Location : Maui, Hawaii
Total distance : 12.5 miles if you park at the Visitor Center Parking. 14 miles if you park at Summit parking round-trip (loop)
Elevation gain : 2,800 ft (net 1,500 ft)
Peak elevation : 10,023 ft (Summit parking), 9,740 ft (Visitor Center parking)
Tree Cover : No tree cover. Sunscreen highly recommended
Parking : Parking at Visitor Center and Summit
Trailhead : Keonehe'ehe'e trailhead at Visitor Center parking, click here
Landmark : You have to go through a brown gate to get to the trailhead.
Terrain Map :
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or move the map
Satellite map :
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Click to enlarge
Detailed directions : First of all, hiking Hawaii volcanoes is nothing like hiking in SoCal. Tree shade is little to none. Rocks and sand is either black, grey or brown with very less green if any. It's like hiking on Mars, especially because you don't see many people around it feels like you are all alone. If you are there during a storm there will be very less visibility. The picture below is of the peak and the observatory but you can see nothing but wet clouds.
Check the weather conditions and dress appropriately as it can get really cold in the evening and remember you will be at 10,000 ft altitude, which means it is relatively colder all day. Call the visitor center and ask for weather forecast so you can be prepared.
Enjoy the beautiful views on your way up to the summit. Remember you will ascend 10,000 ft in a couple of hours when you drive so make sure you take plenty of breaks to acclimatize which is a key to doing this hike.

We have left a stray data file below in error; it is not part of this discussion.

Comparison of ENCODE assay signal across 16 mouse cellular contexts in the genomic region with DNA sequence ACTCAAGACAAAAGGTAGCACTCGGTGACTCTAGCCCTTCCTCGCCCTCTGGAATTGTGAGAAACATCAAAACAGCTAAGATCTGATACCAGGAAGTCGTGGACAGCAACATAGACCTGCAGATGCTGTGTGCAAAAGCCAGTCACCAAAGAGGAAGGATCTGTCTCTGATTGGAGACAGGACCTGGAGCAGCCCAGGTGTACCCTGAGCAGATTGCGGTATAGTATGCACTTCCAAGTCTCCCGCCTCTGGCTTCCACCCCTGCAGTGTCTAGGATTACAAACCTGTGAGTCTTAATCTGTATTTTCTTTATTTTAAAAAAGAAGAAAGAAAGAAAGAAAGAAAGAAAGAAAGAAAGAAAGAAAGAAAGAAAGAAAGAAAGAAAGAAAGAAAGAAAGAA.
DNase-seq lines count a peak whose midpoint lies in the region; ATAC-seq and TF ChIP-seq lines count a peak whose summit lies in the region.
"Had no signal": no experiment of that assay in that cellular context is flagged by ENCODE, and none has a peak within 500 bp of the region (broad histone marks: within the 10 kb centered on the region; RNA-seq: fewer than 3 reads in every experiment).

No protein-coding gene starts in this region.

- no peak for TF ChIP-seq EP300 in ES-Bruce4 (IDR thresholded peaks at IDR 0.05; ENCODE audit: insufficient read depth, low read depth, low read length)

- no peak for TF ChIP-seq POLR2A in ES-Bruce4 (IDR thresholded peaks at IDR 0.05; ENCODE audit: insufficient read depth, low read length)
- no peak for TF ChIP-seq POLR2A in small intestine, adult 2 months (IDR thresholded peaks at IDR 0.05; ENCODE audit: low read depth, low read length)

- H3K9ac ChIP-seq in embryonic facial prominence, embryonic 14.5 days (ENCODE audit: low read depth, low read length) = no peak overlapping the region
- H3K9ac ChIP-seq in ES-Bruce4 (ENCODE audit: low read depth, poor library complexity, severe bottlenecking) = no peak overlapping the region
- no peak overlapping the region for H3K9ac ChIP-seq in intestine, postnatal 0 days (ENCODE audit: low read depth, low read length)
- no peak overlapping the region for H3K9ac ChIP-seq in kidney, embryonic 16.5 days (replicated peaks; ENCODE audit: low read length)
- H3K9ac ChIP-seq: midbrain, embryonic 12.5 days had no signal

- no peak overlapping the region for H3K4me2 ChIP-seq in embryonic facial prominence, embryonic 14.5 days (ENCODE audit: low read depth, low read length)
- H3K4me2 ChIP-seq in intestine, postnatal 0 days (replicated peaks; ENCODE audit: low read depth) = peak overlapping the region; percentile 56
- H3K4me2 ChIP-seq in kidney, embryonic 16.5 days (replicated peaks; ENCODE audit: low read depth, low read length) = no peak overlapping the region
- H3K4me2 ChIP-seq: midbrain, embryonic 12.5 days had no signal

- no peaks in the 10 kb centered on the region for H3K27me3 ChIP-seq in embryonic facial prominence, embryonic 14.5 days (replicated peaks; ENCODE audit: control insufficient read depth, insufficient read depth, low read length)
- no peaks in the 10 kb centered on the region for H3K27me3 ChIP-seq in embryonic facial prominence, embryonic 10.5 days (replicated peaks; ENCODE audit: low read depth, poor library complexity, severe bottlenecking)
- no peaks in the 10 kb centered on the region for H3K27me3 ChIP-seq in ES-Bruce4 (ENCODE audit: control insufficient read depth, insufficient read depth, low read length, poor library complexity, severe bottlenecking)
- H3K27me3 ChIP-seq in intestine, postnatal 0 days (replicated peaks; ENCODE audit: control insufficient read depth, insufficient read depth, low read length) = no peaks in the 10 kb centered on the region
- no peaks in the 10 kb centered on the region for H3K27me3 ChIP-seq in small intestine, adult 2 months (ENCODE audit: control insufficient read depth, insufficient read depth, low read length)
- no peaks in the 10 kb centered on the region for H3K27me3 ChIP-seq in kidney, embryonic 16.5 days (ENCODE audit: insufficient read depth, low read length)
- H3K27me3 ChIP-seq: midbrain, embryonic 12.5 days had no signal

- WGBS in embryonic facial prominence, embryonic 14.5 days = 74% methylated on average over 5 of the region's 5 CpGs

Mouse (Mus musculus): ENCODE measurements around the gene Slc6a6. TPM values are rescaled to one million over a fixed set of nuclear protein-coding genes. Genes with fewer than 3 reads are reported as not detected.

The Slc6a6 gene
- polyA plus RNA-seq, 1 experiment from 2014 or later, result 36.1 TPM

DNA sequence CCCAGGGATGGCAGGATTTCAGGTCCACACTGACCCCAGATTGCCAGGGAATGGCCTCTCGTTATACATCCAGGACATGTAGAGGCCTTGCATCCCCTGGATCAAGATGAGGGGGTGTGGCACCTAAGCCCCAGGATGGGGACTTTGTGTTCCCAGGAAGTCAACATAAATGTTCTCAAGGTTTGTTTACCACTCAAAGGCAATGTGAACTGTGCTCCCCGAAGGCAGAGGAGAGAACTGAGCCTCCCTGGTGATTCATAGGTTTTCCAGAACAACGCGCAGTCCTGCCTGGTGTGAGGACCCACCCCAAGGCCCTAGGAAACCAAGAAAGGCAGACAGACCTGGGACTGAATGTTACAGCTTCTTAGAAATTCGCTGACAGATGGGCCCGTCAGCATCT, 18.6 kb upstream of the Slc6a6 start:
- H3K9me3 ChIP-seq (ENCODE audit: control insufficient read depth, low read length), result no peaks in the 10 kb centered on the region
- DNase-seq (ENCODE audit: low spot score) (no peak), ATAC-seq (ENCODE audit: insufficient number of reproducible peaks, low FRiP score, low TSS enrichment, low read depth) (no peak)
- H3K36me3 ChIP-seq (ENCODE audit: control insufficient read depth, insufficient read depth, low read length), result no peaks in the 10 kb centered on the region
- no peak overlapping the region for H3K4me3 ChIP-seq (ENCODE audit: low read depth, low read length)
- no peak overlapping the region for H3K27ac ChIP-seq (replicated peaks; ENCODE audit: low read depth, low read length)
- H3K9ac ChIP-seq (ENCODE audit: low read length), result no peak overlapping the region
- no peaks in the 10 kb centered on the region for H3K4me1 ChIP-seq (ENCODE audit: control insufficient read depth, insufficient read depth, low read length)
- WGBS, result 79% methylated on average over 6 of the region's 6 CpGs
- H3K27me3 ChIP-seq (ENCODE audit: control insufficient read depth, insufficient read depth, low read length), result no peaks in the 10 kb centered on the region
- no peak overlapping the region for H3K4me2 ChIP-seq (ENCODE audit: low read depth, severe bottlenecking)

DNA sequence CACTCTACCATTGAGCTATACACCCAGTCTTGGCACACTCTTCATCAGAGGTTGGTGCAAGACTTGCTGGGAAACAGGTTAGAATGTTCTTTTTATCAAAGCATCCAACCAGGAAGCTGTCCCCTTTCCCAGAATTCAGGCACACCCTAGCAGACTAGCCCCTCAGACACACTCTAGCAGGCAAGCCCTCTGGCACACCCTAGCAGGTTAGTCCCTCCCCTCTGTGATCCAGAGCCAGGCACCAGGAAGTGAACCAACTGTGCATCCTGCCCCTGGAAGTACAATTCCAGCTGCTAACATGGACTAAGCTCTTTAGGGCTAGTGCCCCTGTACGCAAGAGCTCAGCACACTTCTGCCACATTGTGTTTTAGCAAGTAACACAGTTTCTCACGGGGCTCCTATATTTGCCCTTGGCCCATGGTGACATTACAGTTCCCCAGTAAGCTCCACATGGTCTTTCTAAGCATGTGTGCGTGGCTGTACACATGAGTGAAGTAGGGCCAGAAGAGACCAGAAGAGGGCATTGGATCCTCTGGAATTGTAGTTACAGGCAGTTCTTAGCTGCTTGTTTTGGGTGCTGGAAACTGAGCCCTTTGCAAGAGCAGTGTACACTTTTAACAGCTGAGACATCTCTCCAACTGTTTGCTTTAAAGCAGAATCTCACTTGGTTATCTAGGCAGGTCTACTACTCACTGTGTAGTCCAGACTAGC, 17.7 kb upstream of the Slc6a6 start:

As shown in the map picture above, you just follow the highlighted trail. or to make it shorter by 0.5 miles you can take the inner trail. To make it even shorter you can just come back the same way instead of doing the loop. If you have the time and energy I definitely recommend doing the loop as shown in the map.
The Keonehe'ehe'e (Sliding Sand) trailhead is right next to the Visitor Center parking. The picture on the right is of the same trail on the way down. You will descend quickly as it is steep but it is difficult going back up for the same reason.
There is a cabin at the end of the trail at 5.7 miles from the trailhead. The lowest point in the hike is 2,600 ft deep but you will also climb on your way to the cabin which makes the net elevation loss 1,500 ft.
You can see the trail in the picture on the right. Enjoy the view, but try not to take too many breaks while going down.
You will see many cinder cones on your way down. On the way back you will be going around the cones and in between them.
These strange almost perfect triangles on the hill are most unexpected. At this point you are almost at the cabin.
You can take a break at the Kapaloa cabin, there is some grass and a wooden bench. But to stay in the cabin you need to apply for it months in advance some times. You took the Keonehe'ehe'e trail to get to the cabin, it continues but if you are planning a day hike you should turn around now. On the way back take the Halemau'u trail that joins Keonehe'ehe'e trail in 3.3 miles.
Once you are back on Keonehe'ehe'e trail you have 4.3 more miles to the trailhead and remember you are climbing so it takes longer. Especially the last one mile is the steepest so allow enough time for this part of the hike.
If you can make it back to the trailhead by sunset don't forget to catch the sunset, it is very beautiful and there will be lots of people there. As I mentioned earlier it is very cold at that time, so make sure you have some nice jackets to keep you warm.